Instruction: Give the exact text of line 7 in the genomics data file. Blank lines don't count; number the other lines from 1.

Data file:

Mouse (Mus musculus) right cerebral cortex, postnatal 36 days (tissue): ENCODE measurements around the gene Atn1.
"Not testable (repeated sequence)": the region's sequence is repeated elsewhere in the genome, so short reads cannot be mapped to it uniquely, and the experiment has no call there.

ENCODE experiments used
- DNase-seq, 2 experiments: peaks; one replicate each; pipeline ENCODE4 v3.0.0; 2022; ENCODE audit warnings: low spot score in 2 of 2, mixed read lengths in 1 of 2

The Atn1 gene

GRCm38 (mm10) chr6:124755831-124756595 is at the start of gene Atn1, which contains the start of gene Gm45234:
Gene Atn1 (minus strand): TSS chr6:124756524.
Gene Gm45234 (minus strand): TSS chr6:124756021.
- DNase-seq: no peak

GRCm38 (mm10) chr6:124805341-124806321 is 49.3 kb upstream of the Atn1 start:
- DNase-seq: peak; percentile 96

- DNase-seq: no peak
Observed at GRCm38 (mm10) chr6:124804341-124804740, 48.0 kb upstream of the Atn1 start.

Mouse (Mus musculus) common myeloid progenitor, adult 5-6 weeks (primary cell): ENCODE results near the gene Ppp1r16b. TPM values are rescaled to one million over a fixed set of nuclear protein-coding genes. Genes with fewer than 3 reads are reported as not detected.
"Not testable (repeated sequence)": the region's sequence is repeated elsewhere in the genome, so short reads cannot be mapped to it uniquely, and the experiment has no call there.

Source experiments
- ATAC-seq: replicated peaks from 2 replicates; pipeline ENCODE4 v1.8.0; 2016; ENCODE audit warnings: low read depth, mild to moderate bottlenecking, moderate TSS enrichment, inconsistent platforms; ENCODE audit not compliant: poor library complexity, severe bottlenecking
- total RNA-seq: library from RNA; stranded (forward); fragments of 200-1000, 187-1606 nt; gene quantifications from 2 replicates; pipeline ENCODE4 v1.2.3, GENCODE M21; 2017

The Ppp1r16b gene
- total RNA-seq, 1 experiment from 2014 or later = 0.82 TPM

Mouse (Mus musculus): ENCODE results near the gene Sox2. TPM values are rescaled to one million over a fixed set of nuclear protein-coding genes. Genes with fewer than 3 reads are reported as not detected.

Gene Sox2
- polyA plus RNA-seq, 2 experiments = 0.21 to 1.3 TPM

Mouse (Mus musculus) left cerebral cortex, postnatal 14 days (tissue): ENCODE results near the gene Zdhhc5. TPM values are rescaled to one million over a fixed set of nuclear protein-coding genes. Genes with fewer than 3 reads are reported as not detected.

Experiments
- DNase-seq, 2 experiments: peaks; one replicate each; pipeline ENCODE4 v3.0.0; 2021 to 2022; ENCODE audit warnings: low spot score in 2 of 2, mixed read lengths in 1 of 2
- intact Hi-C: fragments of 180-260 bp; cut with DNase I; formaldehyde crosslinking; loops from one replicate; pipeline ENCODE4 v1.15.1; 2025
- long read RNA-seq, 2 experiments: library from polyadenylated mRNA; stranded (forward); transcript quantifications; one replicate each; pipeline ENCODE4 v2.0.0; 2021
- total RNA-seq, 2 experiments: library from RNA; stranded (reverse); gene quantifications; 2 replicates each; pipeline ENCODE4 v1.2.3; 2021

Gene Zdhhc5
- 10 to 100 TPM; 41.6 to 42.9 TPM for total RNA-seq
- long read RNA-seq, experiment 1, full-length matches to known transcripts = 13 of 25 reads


Gene Atn1 (minus strand): TSS chr6:124756524.